Tanzania & The Great Migration

There are few mass movements of wildlife on the planet that are as spectacular as the Great Wildebeest Migration. The sheer numbers of animals are staggering and as the vast herds reach the Mara River in the northern Serengeti, chaos inevitably unfolds!

Photo by Donna Mackay

This is an exciting time of year to be in Tanzania! As the great migration continues its seemingly endless journey, we are constantly updated by our team of explorers, clients and guides in Tanzania.

At the beginning of January, large herds of thousands upon thousands of wildebeest were spotted in the southern Serengeti close to Nasikia Mobile Camp, an excellent small seasonal camp that moves around the Serengeti shadowing the Great Migration.

Travel Director Donna was fortunate enough to be in the right place at the right time and captured the above image towards the end of last year on the rolling hillside., showing a herd of wildebeest and zebra grazing in the Serengeti.

Photo by Donna Mackay

By the second week of January, the herds were seen moving towards the south-west of the vast Ndutu plains and around Lake Masek, getting ready for calving season. At this time of year, the short rains hit the southern Serengeti, providing lush green grass and nutrients for the wildebeest and zebra herds. As the months progresses, the migration spreads out across the entire Ndutu area and along the border of the Ngorongoro Conservation Area where local pilots are reporting spectacular spectacular sightings from the air.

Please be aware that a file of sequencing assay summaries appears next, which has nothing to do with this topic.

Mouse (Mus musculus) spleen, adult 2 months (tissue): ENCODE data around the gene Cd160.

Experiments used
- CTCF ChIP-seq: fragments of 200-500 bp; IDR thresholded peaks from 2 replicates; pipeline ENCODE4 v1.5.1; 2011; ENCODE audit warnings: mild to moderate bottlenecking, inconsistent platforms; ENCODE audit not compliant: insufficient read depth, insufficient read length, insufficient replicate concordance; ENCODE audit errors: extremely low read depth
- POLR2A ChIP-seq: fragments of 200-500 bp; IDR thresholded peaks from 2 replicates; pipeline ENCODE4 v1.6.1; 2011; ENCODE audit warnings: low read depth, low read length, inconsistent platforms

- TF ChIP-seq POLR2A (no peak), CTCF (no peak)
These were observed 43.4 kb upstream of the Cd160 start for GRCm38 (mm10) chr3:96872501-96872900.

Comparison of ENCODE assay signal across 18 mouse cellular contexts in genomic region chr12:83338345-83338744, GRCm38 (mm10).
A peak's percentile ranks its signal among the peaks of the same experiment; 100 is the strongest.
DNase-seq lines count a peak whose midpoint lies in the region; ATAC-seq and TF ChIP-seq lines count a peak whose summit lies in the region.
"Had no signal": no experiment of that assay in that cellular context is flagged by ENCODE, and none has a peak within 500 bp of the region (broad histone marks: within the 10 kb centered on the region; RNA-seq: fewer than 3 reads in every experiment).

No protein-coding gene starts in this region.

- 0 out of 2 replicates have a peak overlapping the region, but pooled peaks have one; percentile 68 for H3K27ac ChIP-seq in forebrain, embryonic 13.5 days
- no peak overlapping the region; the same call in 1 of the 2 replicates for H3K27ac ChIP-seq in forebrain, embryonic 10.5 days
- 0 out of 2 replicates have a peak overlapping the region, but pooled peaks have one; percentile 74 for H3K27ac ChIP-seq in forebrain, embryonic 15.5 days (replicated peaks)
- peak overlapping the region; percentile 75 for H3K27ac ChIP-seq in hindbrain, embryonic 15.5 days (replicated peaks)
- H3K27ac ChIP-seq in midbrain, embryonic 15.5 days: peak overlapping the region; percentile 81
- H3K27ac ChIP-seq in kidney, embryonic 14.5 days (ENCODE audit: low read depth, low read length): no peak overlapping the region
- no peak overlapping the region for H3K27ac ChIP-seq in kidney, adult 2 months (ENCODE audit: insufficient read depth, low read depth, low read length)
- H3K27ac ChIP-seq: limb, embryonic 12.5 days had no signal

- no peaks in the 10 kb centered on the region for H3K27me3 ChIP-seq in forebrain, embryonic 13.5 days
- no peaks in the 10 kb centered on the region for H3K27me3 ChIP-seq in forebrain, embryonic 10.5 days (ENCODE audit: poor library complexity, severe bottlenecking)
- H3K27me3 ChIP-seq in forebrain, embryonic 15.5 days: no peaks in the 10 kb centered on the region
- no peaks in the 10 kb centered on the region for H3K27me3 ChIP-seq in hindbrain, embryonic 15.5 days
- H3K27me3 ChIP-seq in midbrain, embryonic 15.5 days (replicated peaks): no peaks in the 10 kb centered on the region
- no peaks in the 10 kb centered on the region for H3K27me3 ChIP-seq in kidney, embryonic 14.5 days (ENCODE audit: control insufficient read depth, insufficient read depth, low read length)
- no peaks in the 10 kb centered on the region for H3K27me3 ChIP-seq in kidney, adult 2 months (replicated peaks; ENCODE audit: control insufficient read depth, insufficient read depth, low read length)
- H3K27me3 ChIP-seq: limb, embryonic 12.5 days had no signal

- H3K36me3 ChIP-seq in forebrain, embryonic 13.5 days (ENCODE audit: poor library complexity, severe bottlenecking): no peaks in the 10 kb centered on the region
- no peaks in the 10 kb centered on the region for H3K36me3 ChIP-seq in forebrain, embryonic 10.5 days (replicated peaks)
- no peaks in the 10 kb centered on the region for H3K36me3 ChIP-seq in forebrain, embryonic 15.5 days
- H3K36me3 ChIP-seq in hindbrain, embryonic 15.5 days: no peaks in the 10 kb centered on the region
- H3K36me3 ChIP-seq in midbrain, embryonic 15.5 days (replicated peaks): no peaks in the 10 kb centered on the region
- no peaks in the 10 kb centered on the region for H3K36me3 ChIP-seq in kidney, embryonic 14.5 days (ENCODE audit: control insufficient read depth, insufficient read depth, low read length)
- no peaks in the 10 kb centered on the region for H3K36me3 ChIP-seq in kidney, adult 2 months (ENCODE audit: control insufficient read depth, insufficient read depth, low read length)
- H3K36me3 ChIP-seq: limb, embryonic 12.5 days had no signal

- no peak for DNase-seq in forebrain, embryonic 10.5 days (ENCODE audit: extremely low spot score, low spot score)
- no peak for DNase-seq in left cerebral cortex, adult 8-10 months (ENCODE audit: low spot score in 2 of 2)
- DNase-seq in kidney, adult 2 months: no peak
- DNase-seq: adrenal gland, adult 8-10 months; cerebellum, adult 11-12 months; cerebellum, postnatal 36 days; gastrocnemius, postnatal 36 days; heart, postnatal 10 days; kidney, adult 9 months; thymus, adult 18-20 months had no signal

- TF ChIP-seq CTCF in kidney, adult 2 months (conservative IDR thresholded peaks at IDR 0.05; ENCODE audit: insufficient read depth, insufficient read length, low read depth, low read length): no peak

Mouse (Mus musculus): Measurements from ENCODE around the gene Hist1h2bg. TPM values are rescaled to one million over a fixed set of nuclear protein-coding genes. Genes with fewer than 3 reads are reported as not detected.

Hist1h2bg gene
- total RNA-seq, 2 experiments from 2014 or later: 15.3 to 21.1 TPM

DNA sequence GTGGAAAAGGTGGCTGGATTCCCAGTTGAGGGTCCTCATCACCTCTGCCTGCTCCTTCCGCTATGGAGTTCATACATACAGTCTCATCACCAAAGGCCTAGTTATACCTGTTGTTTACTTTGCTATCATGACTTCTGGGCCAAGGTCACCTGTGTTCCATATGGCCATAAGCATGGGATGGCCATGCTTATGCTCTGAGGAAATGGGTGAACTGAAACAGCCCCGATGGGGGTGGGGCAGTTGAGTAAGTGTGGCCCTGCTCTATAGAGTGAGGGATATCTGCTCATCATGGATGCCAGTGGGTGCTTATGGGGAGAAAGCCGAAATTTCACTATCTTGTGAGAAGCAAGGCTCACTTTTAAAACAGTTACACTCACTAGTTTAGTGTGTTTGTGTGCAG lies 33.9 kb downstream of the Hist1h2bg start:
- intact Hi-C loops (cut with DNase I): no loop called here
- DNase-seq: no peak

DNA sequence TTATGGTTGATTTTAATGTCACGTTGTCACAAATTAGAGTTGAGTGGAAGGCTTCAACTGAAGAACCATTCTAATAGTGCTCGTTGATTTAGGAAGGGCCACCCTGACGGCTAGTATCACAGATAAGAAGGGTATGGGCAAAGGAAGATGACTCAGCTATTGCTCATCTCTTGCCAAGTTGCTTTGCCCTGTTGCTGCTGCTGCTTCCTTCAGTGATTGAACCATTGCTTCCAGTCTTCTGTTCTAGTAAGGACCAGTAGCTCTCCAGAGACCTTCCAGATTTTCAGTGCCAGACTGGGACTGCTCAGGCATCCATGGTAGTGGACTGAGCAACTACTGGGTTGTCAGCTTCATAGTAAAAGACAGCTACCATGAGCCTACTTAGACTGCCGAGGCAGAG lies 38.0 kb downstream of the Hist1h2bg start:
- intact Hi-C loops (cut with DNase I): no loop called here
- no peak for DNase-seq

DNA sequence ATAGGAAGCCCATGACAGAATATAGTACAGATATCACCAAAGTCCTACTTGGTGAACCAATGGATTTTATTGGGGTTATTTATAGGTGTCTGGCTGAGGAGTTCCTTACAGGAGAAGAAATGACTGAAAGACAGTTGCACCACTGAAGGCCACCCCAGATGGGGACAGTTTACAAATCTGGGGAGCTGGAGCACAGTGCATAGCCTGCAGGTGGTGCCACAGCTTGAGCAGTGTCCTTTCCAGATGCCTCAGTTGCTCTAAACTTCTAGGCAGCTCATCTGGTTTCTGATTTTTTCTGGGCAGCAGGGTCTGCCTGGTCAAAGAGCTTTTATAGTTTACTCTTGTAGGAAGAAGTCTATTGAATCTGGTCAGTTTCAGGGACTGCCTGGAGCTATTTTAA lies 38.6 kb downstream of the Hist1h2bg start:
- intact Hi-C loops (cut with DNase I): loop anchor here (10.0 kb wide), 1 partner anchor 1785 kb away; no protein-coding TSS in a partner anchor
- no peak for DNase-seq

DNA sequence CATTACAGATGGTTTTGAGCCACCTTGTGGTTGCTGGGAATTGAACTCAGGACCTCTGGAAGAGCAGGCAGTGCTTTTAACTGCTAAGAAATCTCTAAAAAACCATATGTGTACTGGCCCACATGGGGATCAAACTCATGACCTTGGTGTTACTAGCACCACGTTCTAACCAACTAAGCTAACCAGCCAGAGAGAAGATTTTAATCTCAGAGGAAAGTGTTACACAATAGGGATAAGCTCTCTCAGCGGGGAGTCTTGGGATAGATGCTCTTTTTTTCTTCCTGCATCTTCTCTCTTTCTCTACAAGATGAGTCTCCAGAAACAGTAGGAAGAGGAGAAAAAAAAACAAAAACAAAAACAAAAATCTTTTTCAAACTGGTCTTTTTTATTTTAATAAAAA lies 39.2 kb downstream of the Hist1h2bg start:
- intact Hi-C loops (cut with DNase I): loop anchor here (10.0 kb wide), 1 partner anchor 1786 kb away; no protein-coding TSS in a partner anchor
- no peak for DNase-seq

The migration does not go unnoticed by the resident predators, who are never shy of any opportunistic moments that might present themselves. Typically, a pride of lions will study the herds and single out the weakest link, usually a juvenile or sick animal. They execute a coordinated strike and take down their prey in seconds!

Travel Director Donna Mackay with husband Allan in the Serengeti

Continuing their search for fresh grazing, the herds continue to spread out through the Hidden Valley, southern short grass plains and Ngorongoro Conservation Area, providing exceptional game viewing from many of the seasonal camps in the south including Lemala Ngorongoro Camp.

Tanzania has so much more to offer than “just” viewing the migration and over the coming months we will be sharing our stories on other highlights including: Tarangire National Park, Lake Manyara National Park and the Ngorongoro Crater. Separately, we will also be spotlighting the quieter southern and western circuits which include hidden gems like Ruaha National Park and the chimpanzees of Mahale National Park on the shores of Lake Tanganyika.

If you would like us to arrange your trip to Tanzania to experience the Great Migration, get in touch!